I didn’t like ANY of the characters in the book. Usually there is someone you are interested in enough to follow through. Not in this case—I kept thinking “What a completely self-absorbed group of individuals!” But then I thought that someone would experience some personal growth, he or she would evolve into someone I could care about. Wrong!

One review I read recently on Summize (after I read the book) complained that the book was just a lot of navel gazing. I would agree to a point, but I can get behind a certain amount of navel gazing if it’s for some ultimate purpose. In this case, metaphorically speaking, it was mostly to determine that their navels were in fact better than other people’s navels.

The one element of the book that had redeeming value, in my view, was the analogy to the Emperor Has No Clothes. The theme of the book one of the characters is chronically writing, it is also the allusion expressed in the title. Who, then, is the emperor? Who are his children? Every time I tried to explore this analogy, it fell apart on me. I wanted it to be so much better. I love allusions to fairy tales and other tales from my childhood, so I was open to this. Massud let me down.

The book was also lauded for its lovely language, but I found the sentences convoluted and complex for no particular reason. I finally came to the conclusion that perhaps it was to hide the fact that the story was weak.

I didn’t hate this book like I did Middlesex (see my rant on this as my most hated read of 2007), rather I found The Emperor’s Children to be a waste of time. I recently finished Crossing to Safety and Julia’s Chocolates (review to come soon) and enjoyed them both immensely for different reasons; those reading experiences serve to highlight how frustrating it is to encounter a book that is a waste of time. Too many wonderful books then suffer from lack of attention because of my distraction.

In Chris’ post “When You Can’t Go On,” she asks when do you decide to stop reading a book. She and I are pretty dogged in our reading efforts, but some bookos just aren’t your thing, and that’s okay. For me, The Emperor’s Children fell through the cracks. It wasn’t so bad that I stopped reading it. Instead, when I was finished, I wish I hadn’t bothered. In many respects, that’s worse than a truly awful book.


People of the Book — Discussion by Chris and Carole

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Before Chris and I started Get Your English On, we would often read a book together and discuss it. A very small book club, if you will. We haven't done that in a while — the blog and our day jobs keep us pretty busy — and we decided that we missed doing it. Along comes Geraldine Brooks' People of the Book, and we were off and reading. Actually, it took us a little while to clear our respective piles of books so that we were both able to read the book at the same time. We set March 1 as the day to start.

Our expectations for this book were pretty high, having loveloveloved March and Year of Wonders. Seeing her in person two years ago at the Fall for the Book Festival was fascinating—she talked about her current work in progress, a book based on a true story about a Muslim who saves a valuable Jewish haggadah from destruction.

When the book came out, Chris was able to see her again and talk to her about the book. We gleefully dove into the book, checking in with each other periodically to see where the other was. Chris and I take great pains not to discuss anything that gives away the story if one of us gets ahead. Don't you hate it when people simply cannot restrain themselves from telling you what they know?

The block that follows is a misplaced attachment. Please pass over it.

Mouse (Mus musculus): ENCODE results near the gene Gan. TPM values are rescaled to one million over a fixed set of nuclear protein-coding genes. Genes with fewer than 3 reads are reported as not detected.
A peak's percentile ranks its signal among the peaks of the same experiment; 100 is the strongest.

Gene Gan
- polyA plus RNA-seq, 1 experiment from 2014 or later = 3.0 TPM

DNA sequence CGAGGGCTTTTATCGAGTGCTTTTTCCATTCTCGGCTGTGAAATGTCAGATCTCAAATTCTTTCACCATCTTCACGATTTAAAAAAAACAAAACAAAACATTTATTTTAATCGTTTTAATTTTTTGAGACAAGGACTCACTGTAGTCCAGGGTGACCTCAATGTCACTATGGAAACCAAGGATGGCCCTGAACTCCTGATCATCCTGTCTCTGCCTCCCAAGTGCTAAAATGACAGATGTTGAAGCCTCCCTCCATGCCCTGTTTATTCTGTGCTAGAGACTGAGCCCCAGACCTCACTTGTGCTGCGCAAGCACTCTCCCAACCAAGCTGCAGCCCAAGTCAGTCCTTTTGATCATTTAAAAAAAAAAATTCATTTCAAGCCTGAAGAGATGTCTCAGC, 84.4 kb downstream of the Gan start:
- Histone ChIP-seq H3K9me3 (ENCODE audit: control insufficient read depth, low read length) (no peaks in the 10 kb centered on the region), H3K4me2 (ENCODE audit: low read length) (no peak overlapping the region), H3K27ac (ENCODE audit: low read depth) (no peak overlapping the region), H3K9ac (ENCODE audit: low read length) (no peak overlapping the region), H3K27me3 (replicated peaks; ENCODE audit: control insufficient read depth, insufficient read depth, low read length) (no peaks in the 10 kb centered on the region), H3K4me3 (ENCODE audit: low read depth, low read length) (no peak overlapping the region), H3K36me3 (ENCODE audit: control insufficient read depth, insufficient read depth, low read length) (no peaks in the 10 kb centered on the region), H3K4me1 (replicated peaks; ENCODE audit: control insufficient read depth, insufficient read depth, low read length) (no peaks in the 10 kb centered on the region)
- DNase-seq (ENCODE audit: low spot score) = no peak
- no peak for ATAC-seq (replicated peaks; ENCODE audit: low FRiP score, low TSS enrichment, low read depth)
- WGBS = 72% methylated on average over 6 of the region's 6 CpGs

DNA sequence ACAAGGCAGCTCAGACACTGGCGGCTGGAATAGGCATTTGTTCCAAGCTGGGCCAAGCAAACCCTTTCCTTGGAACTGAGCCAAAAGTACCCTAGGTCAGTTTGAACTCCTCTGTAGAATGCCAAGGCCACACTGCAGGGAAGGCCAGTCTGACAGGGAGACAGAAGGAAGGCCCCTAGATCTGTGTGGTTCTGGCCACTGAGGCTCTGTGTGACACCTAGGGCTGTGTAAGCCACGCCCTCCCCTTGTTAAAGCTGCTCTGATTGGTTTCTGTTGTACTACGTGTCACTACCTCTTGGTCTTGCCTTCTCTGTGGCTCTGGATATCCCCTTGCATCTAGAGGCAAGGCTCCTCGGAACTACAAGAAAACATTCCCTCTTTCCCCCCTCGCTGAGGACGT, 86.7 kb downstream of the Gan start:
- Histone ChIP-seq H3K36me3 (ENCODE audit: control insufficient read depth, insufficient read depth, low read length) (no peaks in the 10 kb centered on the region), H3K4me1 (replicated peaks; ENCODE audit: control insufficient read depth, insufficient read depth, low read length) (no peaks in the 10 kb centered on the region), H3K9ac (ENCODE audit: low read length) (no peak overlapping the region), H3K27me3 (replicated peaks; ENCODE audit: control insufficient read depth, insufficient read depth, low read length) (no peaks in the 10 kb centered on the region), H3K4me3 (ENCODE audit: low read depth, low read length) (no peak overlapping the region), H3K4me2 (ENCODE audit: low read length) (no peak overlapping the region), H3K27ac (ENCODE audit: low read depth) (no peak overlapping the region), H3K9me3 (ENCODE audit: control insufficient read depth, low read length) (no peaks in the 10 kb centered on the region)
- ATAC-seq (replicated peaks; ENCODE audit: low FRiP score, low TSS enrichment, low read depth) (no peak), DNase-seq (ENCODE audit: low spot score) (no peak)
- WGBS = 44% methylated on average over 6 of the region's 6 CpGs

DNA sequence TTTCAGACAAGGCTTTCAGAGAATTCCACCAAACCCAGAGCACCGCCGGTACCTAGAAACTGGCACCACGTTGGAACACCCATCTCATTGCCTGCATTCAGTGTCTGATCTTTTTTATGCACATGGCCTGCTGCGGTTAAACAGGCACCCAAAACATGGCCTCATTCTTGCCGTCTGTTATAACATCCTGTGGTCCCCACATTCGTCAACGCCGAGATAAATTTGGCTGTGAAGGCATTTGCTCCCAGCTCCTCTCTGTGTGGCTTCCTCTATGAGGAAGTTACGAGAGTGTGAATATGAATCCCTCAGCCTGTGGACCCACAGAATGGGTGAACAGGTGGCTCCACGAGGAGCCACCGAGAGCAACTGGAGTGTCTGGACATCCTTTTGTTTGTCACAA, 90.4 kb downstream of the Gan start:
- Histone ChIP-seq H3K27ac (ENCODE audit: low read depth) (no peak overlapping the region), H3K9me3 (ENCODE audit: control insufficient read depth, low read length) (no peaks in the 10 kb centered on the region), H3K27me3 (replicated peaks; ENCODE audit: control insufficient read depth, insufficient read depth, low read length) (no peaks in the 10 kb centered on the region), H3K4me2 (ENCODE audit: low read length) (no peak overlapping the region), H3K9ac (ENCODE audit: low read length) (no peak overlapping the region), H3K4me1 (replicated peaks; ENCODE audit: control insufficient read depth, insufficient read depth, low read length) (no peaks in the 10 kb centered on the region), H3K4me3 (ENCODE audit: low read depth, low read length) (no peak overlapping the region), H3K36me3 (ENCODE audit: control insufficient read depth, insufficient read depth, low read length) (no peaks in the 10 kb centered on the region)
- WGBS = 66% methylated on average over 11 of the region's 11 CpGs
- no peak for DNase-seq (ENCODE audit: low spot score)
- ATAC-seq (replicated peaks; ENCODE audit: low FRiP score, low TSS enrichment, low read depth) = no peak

The book is actually a literary investigation with book conservator Hanna trying to determine where this book as been. She discovers several disparate elements either on the pages themselves or tucked into the folios. A white hair, a wine stain, dried salt, and an insect wing. What could they possibly do to inform Hanna about the people involved with this book? Brooks' approach is to alternate between Hanna's investigation in the present and a time in the book's past.

When we finished, we chatted at length about it. Here are some of our impressions:

Hanna’s character compared to the people of the book; her character’s actions—did they ring true? Did she lack dimension?

Chris: Of all of the characters in this book, Hanna's character was the least interesting. It was flat and ugly, weaving through so much that had nothing to do with the haggadah. The others all were speculations in comparison to what they gave the book. Hanna's was modern, scattered and the least likable. Her relationship with her mother was very unpleasant, which arrested in her teen years as a form of rebellion. Her mother did not deny her a father; Nature took care of that. What Hanna's mother did was deny her a family, compatriots in her battle against her mother. When she did meet them, she turned away from her mother entirely. I wonder if, had she not met the Sharanskys, if she would have broken with her mother. And yet, when the most devastating event of her professional life occurs, she forgives them.

Carole: I agree that Hanna's life in the present day isn't nearly as rich as the other People of the Book — the people from the book's past really capture our attention. Hanna often left me with more questions than answers. I agree with Chris too that her reactions to people are inconsistent. She can't forgive her mother, but she too easily forgives others. Her relationships with people, romantic and otherwise, did not ring true for me. I wonder if Brooks treats Hanna more superficially than the characters from the past deliberately to establish a strong contrast.

It really struck me how the people of the book were often young girls in extraordinary circumstances who had been strongly influenced by their fathers, compared to Hanna’s fatherless life.